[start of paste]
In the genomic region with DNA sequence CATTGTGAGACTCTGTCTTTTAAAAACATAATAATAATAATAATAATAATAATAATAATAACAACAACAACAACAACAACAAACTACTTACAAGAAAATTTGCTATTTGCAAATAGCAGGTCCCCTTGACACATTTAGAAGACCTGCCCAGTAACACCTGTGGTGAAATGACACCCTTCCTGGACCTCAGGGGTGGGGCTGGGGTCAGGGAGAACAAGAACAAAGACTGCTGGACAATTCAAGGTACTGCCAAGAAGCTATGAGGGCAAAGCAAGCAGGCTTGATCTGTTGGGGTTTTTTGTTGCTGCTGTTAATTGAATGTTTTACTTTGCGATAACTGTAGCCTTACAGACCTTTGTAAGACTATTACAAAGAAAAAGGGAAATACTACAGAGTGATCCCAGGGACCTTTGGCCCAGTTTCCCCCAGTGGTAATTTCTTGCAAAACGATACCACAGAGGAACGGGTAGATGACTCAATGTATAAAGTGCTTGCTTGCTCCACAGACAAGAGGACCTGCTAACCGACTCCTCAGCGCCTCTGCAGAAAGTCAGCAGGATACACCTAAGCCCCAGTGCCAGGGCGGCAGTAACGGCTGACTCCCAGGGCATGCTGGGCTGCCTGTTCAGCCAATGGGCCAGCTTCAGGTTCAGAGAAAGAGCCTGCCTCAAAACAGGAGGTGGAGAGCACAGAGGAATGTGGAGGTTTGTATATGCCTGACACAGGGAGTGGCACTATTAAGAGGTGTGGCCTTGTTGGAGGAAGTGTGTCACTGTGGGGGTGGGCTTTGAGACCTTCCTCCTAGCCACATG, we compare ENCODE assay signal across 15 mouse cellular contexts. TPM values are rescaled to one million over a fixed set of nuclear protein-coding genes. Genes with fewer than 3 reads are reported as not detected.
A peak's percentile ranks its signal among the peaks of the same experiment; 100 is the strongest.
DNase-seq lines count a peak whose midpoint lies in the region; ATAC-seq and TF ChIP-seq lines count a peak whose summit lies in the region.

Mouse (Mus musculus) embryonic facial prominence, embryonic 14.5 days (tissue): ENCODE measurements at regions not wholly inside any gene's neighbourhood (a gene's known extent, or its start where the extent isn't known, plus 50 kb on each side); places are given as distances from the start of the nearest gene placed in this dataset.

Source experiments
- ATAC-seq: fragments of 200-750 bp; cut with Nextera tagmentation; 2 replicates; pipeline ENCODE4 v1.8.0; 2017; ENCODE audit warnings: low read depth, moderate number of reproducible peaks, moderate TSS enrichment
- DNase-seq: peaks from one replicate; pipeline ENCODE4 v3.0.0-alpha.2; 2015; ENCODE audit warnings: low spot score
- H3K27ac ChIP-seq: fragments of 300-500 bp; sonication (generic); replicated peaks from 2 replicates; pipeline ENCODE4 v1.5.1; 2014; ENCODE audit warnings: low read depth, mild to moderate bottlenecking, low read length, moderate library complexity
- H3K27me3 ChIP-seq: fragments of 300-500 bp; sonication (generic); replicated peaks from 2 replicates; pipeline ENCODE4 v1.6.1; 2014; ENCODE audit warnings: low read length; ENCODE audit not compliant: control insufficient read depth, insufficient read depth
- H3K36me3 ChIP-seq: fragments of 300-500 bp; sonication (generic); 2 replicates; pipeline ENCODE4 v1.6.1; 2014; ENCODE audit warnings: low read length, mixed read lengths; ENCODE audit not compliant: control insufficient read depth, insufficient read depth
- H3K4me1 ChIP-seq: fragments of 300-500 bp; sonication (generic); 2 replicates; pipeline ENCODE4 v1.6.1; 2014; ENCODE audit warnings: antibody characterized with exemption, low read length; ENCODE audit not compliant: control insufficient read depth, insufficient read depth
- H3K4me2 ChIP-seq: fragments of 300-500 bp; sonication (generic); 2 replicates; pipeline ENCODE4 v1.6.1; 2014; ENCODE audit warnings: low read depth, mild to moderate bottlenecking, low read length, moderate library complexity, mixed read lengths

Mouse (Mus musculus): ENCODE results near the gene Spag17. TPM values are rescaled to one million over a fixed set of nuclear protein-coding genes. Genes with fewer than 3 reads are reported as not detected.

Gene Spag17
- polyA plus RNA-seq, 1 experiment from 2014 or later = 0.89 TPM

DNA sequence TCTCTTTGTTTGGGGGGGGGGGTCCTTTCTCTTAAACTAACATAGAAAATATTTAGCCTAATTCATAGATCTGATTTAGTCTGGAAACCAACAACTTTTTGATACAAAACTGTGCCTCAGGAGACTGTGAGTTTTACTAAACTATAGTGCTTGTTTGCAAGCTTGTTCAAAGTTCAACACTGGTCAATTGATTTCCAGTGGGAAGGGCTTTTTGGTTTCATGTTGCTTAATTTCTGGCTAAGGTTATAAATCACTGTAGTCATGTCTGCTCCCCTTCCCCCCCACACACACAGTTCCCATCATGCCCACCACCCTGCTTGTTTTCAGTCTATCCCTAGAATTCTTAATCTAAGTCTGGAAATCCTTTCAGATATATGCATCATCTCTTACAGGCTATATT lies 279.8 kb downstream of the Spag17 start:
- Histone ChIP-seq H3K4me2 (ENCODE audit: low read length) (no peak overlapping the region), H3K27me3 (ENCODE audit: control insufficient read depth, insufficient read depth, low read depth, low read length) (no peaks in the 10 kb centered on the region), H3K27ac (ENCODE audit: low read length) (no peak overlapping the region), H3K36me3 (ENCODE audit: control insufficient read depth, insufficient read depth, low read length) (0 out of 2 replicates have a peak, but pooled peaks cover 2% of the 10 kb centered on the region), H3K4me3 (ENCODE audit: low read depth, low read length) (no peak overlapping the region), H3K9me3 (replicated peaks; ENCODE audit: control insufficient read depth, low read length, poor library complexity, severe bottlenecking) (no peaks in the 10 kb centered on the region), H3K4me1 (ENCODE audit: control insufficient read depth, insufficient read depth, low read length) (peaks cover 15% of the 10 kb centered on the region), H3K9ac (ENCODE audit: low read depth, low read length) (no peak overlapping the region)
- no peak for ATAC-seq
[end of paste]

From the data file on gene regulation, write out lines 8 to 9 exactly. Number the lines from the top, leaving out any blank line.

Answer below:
- H3K27ac ChIP-seq: fragments of 300-500 bp; sonication (generic); replicated peaks from 2 replicates; pipeline ENCODE4 v1.5.1; 2014; ENCODE audit warnings: low read depth, mild to moderate bottlenecking, low read length, moderate library complexity
- H3K27me3 ChIP-seq: fragments of 300-500 bp; sonication (generic); replicated peaks from 2 replicates; pipeline ENCODE4 v1.6.1; 2014; ENCODE audit warnings: low read length; ENCODE audit not compliant: control insufficient read depth, insufficient read depth